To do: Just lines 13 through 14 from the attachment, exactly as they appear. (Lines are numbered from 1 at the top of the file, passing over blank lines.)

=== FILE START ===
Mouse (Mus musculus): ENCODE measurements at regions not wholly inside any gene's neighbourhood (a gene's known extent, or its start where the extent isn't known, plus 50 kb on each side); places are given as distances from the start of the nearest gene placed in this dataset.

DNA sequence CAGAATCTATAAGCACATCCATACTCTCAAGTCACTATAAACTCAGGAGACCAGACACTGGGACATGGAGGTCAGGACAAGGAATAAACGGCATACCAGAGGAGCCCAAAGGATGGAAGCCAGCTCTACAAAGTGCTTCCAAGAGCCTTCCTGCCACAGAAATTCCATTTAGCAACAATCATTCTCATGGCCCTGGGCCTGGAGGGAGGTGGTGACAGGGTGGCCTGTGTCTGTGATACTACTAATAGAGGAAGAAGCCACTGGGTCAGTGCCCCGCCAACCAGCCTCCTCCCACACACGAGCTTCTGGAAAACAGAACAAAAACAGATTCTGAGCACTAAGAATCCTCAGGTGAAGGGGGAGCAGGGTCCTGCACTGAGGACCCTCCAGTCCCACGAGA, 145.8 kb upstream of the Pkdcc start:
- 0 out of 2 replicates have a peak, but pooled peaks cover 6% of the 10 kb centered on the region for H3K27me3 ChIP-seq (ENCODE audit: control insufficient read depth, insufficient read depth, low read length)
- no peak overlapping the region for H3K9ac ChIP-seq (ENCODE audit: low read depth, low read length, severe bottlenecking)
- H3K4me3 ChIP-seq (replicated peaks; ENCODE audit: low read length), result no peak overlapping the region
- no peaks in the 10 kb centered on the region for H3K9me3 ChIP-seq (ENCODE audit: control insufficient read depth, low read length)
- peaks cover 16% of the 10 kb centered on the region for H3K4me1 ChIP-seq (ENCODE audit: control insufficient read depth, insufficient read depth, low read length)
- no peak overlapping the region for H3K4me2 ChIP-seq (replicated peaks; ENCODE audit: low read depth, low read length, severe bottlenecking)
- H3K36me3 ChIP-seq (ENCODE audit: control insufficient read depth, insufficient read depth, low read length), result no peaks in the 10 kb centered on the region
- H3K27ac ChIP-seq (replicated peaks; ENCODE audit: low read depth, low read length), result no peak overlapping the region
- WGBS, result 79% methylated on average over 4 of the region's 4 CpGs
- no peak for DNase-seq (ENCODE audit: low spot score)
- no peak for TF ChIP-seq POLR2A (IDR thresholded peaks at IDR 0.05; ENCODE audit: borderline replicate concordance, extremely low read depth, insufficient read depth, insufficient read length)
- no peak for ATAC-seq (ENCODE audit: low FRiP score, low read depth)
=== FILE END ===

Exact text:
- no peak for TF ChIP-seq POLR2A (IDR thresholded peaks at IDR 0.05; ENCODE audit: borderline replicate concordance, extremely low read depth, insufficient read depth, insufficient read length)
- no peak for ATAC-seq (ENCODE audit: low FRiP score, low read depth)